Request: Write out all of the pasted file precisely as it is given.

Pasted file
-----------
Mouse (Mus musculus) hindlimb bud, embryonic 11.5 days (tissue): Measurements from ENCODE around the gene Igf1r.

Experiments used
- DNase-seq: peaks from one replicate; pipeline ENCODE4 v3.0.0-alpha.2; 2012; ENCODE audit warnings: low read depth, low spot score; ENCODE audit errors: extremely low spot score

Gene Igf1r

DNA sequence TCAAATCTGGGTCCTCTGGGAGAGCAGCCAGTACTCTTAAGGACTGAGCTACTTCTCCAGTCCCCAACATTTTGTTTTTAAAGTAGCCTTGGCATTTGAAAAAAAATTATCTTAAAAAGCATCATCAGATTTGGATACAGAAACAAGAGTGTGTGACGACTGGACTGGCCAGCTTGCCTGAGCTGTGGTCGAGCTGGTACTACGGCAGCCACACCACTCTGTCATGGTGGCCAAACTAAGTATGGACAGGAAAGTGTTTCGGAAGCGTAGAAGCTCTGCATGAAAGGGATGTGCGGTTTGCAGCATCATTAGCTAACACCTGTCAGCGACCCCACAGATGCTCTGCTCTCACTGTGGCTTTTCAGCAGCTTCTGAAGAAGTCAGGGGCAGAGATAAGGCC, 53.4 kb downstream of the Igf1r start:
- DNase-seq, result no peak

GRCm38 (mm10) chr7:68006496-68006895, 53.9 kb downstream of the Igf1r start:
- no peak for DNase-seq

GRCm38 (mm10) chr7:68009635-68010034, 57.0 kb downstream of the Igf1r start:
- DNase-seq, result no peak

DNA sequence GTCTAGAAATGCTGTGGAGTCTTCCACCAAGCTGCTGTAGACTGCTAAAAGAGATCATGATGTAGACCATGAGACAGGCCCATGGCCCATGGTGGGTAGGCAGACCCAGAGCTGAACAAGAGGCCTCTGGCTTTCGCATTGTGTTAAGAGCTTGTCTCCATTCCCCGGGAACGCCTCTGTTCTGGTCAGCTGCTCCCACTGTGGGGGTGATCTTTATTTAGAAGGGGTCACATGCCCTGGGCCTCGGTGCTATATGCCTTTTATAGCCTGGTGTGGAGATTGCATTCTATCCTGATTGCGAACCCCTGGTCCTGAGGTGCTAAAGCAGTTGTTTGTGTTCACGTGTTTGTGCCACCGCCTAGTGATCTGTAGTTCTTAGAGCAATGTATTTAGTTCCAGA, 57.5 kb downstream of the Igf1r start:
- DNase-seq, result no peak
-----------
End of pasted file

Mouse (Mus musculus) hindlimb bud, embryonic 11.5 days (tissue): Measurements from ENCODE around the gene Igf1r.

Experiments used
- DNase-seq: peaks from one replicate; pipeline ENCODE4 v3.0.0-alpha.2; 2012; ENCODE audit warnings: low read depth, low spot score; ENCODE audit errors: extremely low spot score

Gene Igf1r

DNA sequence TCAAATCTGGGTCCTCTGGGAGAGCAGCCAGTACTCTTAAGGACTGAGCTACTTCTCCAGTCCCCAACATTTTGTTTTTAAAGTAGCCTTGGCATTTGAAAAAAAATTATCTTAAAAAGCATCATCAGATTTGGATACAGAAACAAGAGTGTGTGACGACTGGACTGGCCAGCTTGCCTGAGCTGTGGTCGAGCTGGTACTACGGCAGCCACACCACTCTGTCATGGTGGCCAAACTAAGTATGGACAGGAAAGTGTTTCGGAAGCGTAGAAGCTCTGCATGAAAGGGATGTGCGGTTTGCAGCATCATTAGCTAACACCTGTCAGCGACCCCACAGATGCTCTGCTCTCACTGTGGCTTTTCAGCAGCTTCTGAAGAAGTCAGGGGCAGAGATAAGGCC, 53.4 kb downstream of the Igf1r start:
- DNase-seq, result no peak

GRCm38 (mm10) chr7:68006496-68006895, 53.9 kb downstream of the Igf1r start:
- no peak for DNase-seq

GRCm38 (mm10) chr7:68009635-68010034, 57.0 kb downstream of the Igf1r start:
- DNase-seq, result no peak

DNA sequence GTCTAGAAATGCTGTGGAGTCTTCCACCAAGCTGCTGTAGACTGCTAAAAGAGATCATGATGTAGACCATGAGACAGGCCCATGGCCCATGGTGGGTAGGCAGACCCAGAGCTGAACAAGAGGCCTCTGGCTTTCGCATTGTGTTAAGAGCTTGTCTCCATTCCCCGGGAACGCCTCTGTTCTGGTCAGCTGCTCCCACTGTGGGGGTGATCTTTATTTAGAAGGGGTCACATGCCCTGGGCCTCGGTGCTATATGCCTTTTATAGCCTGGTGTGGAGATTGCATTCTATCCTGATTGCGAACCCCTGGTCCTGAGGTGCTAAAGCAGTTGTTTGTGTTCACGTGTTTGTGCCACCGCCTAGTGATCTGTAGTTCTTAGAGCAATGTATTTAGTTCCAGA, 57.5 kb downstream of the Igf1r start:
- DNase-seq, result no peak